The shaky head rig couldn't be more simple. Nor could how it is fished. Yep, you guessed it. You merely "shake" it in place. Yet, when bass get tight-lipped for whatever reason this little rig has the potential of turning a disappointing day into one of success.
For me, the name of this rig, the shaky rig, always conjures up an image of those "bobble head" dogs, cats, U.S. presidents etc. that you sometimes see on the sundeck of cars. Do they make those any more?
Anyway, shaky heads are quite simply small lead jigs, like those shown below. These are combined with small plastic fishing worms to create a finesse jig lure most often fished utilizing light line (6-8lb test) on spinning gear. It's not new, having been around for many years, but it is newly popular with some new twists. It's intended to be fished slowly in such a way that it aggravates pressured, inactive, lethargic bass into striking. The hope is it will be seen by bass as a meal too easy to pass up.
Assorted Shaky Head Jig Styles
The Heart Of The Matter - The Jighead
The type jighead that is a shaky-head jig comes in many styles. But, just because it's called a shaky-head jig does not make it one. The jig must hold the worm upright not letting it bend over or flop over to the bottom like a wet noodle. Frankly, if you put many so-called shaky worms on shaky-head jigs and work them in an aquarium you will find many merely flop over toward the bottom. This is not the presentation you're looking for. You want the tail of your shaky-worm to be positioned upwards, away from the bottom. If it actually floats, and many do not, all the better.
A plastic lure "keeper" of some design, be it a screw lock, barb, spike or some other device like those shown at right, and there are many from which to choose, is also an important part of shaky lead jigs.
You'll have to experiment to find which works best for you. However, I've found the Strike King and Picasso styles work well for me. I must admit though, that my fat fingers have a difficult time screwing a worm on the small coil lock of jigs like the one at right. Once on, however, such keepers perform well.
The Bite-Me jigheads at right are also a good choice for shaky head fishing, in my opinion. However, the one with the thin wire guard works exceptionally well for fishing slightly over sized single tail grubs.
Line Tie Location On Head
It is generally agreed by pros and amateurs alike that the line tie eye on a shaky head should be located very close to the ball surface if not right against it.
There is debate, however, over whether the tie eye should protrude from the ball head at a 90° or 60° degree angle. Some believe you get better hook penetration with less force when the eye extends at a 60°.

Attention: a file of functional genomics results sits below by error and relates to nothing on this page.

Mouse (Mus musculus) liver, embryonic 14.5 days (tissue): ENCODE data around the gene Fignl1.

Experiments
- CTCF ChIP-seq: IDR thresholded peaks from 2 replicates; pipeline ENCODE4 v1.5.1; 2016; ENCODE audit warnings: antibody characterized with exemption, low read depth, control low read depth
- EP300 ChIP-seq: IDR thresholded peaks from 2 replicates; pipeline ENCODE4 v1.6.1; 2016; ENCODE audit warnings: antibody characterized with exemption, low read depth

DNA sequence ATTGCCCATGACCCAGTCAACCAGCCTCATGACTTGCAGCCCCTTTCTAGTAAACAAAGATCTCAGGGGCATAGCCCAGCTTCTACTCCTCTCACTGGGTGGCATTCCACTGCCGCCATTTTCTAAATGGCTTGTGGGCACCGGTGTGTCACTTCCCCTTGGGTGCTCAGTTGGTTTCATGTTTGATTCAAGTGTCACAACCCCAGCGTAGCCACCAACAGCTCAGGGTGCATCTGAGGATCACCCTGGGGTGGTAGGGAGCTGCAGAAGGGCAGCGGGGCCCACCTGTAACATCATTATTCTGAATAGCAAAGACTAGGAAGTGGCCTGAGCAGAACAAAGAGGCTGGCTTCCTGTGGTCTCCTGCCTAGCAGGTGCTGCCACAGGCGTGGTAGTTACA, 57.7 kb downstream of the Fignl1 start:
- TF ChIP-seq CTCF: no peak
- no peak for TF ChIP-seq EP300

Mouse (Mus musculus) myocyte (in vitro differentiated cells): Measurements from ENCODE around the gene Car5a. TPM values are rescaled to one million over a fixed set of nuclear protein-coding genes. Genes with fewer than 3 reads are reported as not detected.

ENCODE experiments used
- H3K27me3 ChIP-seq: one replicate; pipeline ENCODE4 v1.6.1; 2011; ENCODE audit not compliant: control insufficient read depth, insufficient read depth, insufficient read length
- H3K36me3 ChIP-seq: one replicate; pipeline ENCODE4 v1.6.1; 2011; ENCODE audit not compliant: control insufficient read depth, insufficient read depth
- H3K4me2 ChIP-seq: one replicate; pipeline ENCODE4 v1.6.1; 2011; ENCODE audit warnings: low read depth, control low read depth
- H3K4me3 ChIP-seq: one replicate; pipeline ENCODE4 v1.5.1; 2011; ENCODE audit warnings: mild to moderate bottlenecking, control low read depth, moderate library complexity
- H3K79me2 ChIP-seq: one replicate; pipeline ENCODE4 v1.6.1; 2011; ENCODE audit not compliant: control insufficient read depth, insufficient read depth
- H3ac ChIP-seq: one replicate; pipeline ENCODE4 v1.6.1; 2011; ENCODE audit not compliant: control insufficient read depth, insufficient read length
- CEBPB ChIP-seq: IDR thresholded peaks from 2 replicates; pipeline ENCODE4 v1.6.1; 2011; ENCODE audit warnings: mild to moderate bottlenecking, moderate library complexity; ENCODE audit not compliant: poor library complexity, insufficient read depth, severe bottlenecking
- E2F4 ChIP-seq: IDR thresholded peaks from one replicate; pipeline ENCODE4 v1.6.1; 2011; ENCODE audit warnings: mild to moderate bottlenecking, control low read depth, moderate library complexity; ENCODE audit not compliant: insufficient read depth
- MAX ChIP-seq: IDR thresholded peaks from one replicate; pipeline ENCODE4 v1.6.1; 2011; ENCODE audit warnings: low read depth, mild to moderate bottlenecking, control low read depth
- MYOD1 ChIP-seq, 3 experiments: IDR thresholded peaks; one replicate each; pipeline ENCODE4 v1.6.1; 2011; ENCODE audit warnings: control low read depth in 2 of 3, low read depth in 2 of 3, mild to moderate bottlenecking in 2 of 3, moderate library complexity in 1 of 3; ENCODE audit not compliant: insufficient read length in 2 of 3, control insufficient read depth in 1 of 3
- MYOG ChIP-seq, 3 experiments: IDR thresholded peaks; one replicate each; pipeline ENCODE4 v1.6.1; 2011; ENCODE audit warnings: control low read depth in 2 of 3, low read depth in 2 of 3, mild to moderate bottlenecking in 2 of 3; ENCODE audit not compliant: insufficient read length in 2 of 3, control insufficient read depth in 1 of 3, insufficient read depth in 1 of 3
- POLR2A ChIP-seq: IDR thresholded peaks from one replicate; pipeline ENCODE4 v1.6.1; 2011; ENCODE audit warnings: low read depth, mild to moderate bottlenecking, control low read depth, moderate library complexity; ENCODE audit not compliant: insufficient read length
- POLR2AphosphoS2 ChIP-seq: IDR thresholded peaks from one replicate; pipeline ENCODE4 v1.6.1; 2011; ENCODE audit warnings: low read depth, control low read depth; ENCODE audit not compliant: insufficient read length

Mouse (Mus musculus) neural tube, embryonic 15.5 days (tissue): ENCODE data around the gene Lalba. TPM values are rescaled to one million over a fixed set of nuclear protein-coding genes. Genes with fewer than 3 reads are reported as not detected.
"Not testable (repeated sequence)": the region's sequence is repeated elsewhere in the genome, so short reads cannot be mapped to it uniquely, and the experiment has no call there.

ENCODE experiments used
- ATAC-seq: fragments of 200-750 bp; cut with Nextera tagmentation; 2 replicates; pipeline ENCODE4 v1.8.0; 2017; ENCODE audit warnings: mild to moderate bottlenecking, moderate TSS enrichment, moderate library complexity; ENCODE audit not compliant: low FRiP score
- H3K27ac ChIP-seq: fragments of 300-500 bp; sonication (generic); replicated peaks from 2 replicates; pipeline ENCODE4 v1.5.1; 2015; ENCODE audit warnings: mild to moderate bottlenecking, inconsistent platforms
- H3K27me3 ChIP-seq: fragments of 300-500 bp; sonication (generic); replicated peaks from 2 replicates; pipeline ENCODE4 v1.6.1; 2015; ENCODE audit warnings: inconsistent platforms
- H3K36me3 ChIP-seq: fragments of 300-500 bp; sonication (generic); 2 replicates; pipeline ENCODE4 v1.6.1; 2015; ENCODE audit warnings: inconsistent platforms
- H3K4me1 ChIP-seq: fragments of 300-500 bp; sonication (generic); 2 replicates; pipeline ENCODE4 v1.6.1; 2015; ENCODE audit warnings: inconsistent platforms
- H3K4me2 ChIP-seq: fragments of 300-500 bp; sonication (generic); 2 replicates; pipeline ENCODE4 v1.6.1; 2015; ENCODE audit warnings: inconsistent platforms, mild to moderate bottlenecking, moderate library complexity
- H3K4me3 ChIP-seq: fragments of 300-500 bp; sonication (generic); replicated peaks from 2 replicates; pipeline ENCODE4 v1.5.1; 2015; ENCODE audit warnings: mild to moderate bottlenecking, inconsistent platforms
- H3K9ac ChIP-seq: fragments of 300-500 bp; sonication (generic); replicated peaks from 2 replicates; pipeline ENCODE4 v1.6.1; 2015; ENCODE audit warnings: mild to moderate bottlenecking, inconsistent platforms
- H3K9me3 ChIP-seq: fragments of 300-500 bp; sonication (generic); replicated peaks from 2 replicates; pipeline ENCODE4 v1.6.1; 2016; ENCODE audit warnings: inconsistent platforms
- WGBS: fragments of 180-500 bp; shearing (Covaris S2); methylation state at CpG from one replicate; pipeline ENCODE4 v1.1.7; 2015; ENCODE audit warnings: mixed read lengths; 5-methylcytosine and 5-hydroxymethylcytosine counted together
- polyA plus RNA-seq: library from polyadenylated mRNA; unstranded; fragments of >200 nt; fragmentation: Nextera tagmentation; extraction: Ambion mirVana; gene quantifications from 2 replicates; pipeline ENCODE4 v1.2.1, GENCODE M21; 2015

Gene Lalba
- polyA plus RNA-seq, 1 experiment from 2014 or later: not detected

Additionally, there is some disagreement as to whether the eye tie should protrude from the ball head "in-line", that is in line with the hook, or "flat", perpendicular to the line of the hook. The overwhelming preference is for "flat" at an angle of 60°. Why? Because the line on a 60° flat eye maintains a constant tension point, unlike a 90° "in-line' eye tie. In the case of the latter, it's thought that the knot can slide around the eye till it lodges against the ball head. In this location the line is in line with the worm and tends to reduce any shaking action imparted by the angler via his rod.
The Business End
The hook type should be a thin or light-wire hook which will cause a bass to hook itself as you begin to "reel up" after you feel the fish. By steadily reeling you will load the rod and by concurrently sweeping your rod you will cause the thin-wire hook to penetrate the bass' mouth. No hard hook-set required here.
Best Size Shaky Head Jig?
As with many things in bass fishing there is more than one school of thought on shaky head size, or weight to be more accurate. There are those who feel smaller, lighter is better and another group that feel too light means translates into an inability to properly "shake" the rig. They prefer shaky heads in the 1/4 to even 1/2 ounce category, especially if fishing it in deeper water.
Generally speaking the jig size used is determined by the depth of water being fished. The shaky head is at its best in 5-15' of water, though many do fish it deeper. Popular sizes range from a small 1/16 ounce up to a 1/4 ounce round ball or football jighead.
The smaller sizes, 1/16 oz, 3/32oz and 1/8oz are considered best for creating the most "natural appearance" when being shaken on the bottom. However, if the jig is too light it will be difficult to keep it in one place while shaking it. The very act of delicately working the jig can pull the lighter jig off the bottom.
The presentation you want is that of a creature nosing around on the bottom looking for food and stirring up silt and mud in the process. You want your jighead to remain in contact with the bottom. But it must not be so heavy that it dulls the action by absorbing the "shaking" energy traveling from your hand, down the rod and line to the lure.